The Evolution of Crowdsourcing
In James Surowiecki’s book “The Wisdom of Crowds” he lays out the criteria for successful decision making by large groups:
- Diversity of opinion
- Method of Aggregation of Results
- A high level of genetic diversity (diversity of opinion)
- Independence (this is a given, evolution has no inherent bias towards one gene over another)
- Decentralization (also given, there is no central decision making body, just random chance)
- Method of aggregating results (survival of the fittest, better genes survive and aggregate)
The most successful outcome will be achieved when the four criteria are all present. When you think about it this is very similar to the requirements for successful evolution of a new species. Under selective pressure (e.g., an environmental change that makes the current food source scarce), evolution is more likely to triumph when a species has:
Viewed in this light, our attempts at crowdsourcing are really attempts to duplicate the effectiveness of evolutions blind watchmaker, and our ability to succeed with this new model of innovation has never been greater than it is today. The Internet has brought people together in ways that were not possible before; the amount of data that is available to those people has also increased to levels that were undreamed of even a decade ago.
Successes in crowdsourcing to date have been largely restricted to solving mental problems, software or other things that do not require expensive equipment or lab space. Whirlpool famously transformed itself into one of the most innovative companies in America, in part through the use of crowdsourcing to solve problems and generate new ideas. In her now famous book about the transformation Dr. Nancy Tennant discusses how Whirlpool went from generating all of their new ideas internally, to over 30% from crowdsourcing during her tenure, with a stated goal of getting to more than 50%.
Examples are now starting to pop up in the Life Sciences. Witness the success of the Foldit program / Game from the University of Washington in Seattle. Foldit challenged on line gamers to rearrange the amino acids in a particular protein (a Diels–Alderase enzyme, one of the work horses of modern synthetic chemistry) with two goals 1. Increase activity 2. Increase stability. The resultant sequence obtained through crowdsourcing was not just better but 13 times better than the starting sequence. Not only that but it is not a solution that could have been arrived at by traditional techniques, the current state of the art in protein engineering ‘directed evolution’ tends to introduce point mutations; adding, removing, or changing a single amino acid in the sequence. The new structure obtained through crowdsourcing included a 13 amino acid insertion, something beyond the scope of traditional techniques.
More involved biological research has been waylaid by the difficulties involved in obtaining access to the tools and techniques of modern biology. Most people if so inclined can participate in a thought exercise, can help dream up a new product concept, or can play at manipulating a protein sequence on their computer. But if you need access to a DNA sequencer, or the ability to run a toxicology experiment, well that has historically been a bit more challenging. Enter Assay Depot, an innovative company on the forefront of a new model of decentralized science. Whether it is providing Citizen Scientists with access to the tools and services they need (everything from sequencing a gene, obtaining clinical samples, or even running a phase 3 trial), to providing big Pharma with a low cost, outsourced mechanism to get their own research done. For the first time in history, all of the resources required for serious biological research are available to anyone that wants them. In one location you can find all of the services you need to take an idea from inception all the way through the drug development process and into patients.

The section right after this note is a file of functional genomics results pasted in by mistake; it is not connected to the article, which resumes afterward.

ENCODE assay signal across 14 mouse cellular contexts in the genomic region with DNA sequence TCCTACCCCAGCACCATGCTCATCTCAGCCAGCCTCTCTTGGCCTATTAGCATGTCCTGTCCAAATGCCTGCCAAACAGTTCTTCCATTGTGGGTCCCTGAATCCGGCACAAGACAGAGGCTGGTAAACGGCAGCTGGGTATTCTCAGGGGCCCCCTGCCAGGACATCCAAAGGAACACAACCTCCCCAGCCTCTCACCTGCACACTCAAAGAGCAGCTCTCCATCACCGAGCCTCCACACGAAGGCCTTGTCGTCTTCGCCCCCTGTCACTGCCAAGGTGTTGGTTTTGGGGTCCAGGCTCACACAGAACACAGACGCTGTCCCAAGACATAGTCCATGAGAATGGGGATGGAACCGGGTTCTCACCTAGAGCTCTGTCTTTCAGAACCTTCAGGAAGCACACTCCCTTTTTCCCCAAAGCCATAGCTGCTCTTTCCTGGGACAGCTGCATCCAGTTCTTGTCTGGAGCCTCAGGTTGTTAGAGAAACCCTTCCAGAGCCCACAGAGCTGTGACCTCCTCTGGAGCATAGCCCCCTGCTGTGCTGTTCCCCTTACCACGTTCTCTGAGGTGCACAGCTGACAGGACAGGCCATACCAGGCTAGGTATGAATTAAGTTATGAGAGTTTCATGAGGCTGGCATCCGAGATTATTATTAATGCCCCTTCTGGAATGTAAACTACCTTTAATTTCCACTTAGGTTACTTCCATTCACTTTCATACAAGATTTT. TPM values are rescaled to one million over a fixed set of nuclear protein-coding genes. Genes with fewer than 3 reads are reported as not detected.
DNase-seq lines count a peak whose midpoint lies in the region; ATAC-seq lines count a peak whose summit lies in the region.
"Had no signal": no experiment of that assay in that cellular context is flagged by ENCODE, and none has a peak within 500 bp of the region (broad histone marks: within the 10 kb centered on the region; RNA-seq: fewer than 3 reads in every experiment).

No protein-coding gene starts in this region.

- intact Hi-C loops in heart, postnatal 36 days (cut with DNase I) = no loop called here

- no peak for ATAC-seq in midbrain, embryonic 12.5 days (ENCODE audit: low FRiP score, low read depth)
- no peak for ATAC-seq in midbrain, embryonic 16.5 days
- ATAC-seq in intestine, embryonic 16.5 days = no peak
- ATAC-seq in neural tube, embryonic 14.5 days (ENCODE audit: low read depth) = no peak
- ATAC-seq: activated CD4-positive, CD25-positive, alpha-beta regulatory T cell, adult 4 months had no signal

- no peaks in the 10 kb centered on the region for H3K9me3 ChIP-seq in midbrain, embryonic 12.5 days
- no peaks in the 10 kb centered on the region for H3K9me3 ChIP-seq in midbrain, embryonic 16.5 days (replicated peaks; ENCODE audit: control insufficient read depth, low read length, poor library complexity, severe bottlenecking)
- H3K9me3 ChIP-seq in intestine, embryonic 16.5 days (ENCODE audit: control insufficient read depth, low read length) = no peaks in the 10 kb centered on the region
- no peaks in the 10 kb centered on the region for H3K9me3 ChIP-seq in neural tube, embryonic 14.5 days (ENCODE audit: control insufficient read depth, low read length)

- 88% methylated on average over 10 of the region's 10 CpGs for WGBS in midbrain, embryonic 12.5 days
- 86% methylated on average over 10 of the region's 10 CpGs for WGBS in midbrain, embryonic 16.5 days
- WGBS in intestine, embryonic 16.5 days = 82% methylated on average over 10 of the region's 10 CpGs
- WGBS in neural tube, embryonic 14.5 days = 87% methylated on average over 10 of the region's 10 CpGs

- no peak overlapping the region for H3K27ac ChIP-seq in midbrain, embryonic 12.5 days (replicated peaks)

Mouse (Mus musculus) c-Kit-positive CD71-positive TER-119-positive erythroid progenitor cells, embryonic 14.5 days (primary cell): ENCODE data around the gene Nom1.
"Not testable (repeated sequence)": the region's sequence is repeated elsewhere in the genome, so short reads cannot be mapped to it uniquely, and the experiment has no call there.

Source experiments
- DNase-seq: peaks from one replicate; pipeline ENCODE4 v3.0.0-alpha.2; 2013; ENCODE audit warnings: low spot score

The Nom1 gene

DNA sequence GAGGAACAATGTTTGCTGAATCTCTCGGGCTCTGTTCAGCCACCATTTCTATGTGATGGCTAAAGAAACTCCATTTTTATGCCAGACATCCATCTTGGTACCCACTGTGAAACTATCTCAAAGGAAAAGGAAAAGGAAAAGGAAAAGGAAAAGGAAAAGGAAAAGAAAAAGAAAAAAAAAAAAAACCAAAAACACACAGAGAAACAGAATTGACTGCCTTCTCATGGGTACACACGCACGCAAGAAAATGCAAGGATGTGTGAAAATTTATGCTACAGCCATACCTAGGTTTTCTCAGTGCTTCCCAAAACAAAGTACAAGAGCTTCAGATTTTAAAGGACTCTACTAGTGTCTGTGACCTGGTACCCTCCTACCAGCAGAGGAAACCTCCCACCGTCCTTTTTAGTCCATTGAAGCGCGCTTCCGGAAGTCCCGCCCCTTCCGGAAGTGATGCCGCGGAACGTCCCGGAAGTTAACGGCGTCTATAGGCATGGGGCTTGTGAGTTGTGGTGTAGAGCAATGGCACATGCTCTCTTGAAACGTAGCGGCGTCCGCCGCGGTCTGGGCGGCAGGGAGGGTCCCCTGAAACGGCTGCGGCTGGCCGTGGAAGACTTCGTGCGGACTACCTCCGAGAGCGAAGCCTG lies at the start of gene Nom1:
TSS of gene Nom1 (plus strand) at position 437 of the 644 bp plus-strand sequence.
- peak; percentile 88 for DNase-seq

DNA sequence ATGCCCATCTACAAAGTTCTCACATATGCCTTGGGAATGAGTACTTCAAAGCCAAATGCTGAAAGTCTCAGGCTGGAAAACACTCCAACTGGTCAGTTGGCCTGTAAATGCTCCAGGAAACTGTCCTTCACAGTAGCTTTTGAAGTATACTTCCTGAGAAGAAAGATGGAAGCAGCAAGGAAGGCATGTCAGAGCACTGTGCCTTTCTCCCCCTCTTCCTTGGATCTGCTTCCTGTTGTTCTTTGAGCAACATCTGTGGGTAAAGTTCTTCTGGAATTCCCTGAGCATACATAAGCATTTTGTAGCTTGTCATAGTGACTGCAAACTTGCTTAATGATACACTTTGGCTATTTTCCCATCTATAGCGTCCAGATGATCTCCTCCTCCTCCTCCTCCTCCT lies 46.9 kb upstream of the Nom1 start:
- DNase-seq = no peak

It is this new model of research that will drive the next generation of discoveries across the entire life sciences industry, including drug discovery. Crowdsourcing and the rise of the citizen scientist represent true quantum leaps forward for research science. A move away from the current model that revolves around uniformity of thinking, institutional dependence, and centralization (the very antithesis of Surowieki’s four axioms) to a rapid, open model that unleashes the power of human intuition at unprecedented levels, borrowing from nature’s most enduring model for coming up with new ideas.
Perhaps in conclusion, it is worth remembering that the idea of the “Citizen Scientist” is not a new one! Indeed until quite recently in our history of science, it was the modus operandi. So it was that the Modern Atomic Theory was developed by a Quaker School Teacher (John Dalton), the first dinosaur was discovered by a country Doctor (Gideon Mantel), and perhaps the single greatest contribution to science (the Theory of Relativity) came to us from an Austrian Patent Clerk.
 The Wisdom of Crowds: Why the Many Are Smarter Than the Few and How Collective Wisdom Shapes Business, Economies, Societies and Nations, published in 2004, written by James Surowiecki
 Unleashing Innovation: How Whirlpool Transformed an Industry, published in 2008 written by Nancy Tennant Snyder
 Foldit paper: http://www.scientificamerican.com/article.cfm?id=foldit-gamers-solve-riddle